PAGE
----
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Fred3ric – Review

Fred3ric, or Frederic 3 for those of us who find those kinds of game titles mildly aggravating, is the latest entry to the rhythm action series that sees you take over the body of Chopin! A piano virtuoso, you are now tasked to fight off an alien invasion who keep possessing other composers and putting you into battle against them. Only the best rhythm action player will survive each round! Drama and music abound! How good does that sound? Is there fun to be found?

OK I’ll stop now…

The way notes bounce around can be rather distracting along with the wrongly marked ‘centre line’ for perfect hits.

Fred3ric marks itself out from the rhythm action crowd on two counts. The first is that each stage is a rearrangement of classical music into space rock operas and often contain several themes that you’ll know well. Part of what makes the series so good are these arrangements as you’ll be surprised to hear the new lick of paint on all classics. The second is the literal translation of a piano octave onto a keyboard. Taking seven notes (4 white, 3 black) from F to C on a piano, they are laid out on your keyboard just the same. The idea is to evoke a real piano playing vibe. It doesn’t quite manage it due to the small space you have between keys but it is close enough.

Each of the 8 stages features a battle against a possessed genius and part of the fun is seeing who the story digs up. The graphics are colourful and bold and lend a lot to each level. I wish the cutscenes were slightly longer but what is here looks great and is serviceable. Once into the level you’ll have your piano staff sending notes down to the piano for you to hit when they land on the keys. There is a knack to the points system which I’ll explain below but the idea is to chain up the notes by hitting them and therefore beat your opponent. Whilst you don’t see what they are up to, you do get a power meter on the top of the screen showing a tug of war effect that shows whose winning.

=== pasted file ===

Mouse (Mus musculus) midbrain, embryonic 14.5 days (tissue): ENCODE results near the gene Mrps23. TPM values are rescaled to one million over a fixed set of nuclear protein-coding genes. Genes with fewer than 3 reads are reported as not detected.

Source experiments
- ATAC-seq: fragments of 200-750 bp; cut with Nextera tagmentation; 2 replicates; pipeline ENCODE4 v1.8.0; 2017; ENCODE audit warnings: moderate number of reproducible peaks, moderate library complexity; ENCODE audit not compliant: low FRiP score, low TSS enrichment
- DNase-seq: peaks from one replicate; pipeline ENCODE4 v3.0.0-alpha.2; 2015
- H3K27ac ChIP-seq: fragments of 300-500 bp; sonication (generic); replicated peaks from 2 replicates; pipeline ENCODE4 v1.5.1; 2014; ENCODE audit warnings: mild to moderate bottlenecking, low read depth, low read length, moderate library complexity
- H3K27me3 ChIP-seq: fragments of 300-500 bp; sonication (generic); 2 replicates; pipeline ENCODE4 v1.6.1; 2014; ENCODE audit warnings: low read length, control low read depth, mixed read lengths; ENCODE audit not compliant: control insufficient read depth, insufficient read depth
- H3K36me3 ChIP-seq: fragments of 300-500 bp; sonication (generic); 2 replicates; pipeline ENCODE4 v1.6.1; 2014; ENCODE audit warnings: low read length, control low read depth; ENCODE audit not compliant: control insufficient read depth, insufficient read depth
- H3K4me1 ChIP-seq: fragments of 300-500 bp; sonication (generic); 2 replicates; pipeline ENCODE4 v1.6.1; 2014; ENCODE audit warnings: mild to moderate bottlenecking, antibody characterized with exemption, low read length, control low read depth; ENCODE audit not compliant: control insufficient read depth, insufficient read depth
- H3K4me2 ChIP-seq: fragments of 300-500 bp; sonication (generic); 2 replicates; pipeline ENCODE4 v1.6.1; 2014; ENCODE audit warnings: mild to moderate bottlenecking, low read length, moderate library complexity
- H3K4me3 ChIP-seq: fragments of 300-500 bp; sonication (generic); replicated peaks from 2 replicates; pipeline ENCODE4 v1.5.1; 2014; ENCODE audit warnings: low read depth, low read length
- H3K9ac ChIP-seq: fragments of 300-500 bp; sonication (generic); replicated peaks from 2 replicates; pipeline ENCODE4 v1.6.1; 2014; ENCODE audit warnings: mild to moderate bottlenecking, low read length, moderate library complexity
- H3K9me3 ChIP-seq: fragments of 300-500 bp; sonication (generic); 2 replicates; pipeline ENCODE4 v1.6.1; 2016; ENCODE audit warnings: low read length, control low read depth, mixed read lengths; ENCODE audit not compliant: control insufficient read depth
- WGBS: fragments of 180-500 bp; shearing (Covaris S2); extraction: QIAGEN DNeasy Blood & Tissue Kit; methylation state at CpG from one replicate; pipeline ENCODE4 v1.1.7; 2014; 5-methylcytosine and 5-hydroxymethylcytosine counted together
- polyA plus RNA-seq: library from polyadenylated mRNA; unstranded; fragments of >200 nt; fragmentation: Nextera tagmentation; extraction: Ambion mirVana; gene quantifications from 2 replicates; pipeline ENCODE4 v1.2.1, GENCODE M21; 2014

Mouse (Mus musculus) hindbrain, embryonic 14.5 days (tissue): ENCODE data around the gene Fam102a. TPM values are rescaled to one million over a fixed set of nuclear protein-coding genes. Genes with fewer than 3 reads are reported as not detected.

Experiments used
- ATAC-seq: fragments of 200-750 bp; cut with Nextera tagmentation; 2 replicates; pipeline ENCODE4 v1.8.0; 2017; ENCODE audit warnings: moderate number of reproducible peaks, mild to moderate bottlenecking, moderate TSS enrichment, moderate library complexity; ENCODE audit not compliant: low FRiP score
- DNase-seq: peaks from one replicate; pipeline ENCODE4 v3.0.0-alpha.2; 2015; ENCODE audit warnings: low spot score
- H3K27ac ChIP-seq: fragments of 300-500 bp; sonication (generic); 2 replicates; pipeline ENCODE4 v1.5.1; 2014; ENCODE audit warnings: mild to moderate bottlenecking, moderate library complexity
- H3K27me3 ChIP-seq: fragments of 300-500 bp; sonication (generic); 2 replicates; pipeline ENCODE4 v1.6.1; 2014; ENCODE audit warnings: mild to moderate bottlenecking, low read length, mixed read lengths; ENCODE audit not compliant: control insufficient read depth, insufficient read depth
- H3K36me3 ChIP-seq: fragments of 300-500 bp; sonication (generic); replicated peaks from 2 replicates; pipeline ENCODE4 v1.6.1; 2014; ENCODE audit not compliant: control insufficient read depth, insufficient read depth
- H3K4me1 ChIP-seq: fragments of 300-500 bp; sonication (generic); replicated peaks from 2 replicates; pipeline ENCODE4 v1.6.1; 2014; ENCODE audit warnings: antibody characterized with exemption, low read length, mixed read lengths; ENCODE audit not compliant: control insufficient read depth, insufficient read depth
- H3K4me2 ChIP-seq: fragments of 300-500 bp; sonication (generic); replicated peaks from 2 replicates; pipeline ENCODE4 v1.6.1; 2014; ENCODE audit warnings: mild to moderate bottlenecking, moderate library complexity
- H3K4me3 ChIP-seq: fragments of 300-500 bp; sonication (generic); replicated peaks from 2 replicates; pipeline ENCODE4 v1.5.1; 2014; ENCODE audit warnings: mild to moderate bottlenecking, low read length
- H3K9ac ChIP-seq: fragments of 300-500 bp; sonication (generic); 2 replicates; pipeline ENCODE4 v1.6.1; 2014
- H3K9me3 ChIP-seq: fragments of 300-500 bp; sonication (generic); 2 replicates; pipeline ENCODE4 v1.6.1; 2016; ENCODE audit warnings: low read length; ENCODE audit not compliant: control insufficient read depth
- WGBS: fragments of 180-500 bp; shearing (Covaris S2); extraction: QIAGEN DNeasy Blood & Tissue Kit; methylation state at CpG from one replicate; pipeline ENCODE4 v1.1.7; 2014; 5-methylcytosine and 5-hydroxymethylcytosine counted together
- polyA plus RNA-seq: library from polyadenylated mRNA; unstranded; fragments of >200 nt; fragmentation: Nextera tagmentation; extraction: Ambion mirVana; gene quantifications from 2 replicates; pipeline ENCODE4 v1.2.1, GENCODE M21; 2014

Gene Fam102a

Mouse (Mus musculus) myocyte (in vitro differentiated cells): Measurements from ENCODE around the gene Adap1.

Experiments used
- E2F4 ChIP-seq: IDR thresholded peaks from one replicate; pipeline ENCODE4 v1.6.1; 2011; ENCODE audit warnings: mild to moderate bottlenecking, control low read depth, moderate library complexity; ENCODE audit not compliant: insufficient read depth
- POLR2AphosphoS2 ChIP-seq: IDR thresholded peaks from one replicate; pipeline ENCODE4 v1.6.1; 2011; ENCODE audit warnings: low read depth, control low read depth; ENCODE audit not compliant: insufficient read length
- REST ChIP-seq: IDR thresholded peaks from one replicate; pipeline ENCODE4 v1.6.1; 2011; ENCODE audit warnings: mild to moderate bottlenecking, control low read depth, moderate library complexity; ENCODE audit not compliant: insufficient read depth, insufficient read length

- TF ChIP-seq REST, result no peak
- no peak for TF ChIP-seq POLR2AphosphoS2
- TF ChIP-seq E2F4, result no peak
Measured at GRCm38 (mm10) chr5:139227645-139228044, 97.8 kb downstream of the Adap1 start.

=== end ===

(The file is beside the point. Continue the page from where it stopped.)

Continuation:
The cartoon graphics are ever evolving and would make a fine comic strip as a bonus!

The key to getting high scores is to increase your multiplier by hitting 10 notes in a row and hitting them perfectly in time to get bonus points. It is here where the games sole sticking point lands though. Visually, the notes bounce down and are difficult to track – especially in hard mode. You are told to visually hit them when the note hits the centre of the piano key and each piano key has a marking to show this. The problem? It doesn’t seem to be in the centre of the key nor does it seem to fit in time with the music. There are no real sync options to speak of and so I had to play with a bit of disconnect between music and visuals to hit those notes perfectly. It drove me up the wall and so I just played for fun, not for high scores. This won’t matter in story mode so much as just hitting all the notes is enough to win, but if you want top scores and those elusive steam achievements, it’ll drive you nuts.

It is a shame that this dampened my fun with Fred3ric because the game is really well polished in all other regards. It needed another two stages perhaps and a medium difficulty to really be top tier for the price point but everything that is here works well. Just be wary of chasing those perfect runs – I don’t think you’ll get them without essentially playing the game slightly wonky. If you are new to the series, I think personally 2 is the best one to date but they are all worthy of your time.

Final Thoughts
Short but sweet, Fred3ric provides enough fun to please rhythm action fans who don't chase perfection every run.
Great reimagining's of classical themes.
Beautiful graphics.
Lots of charm.
Lack of music/visual sync options will frustrate rhythm purists.
Just a smidge too short.
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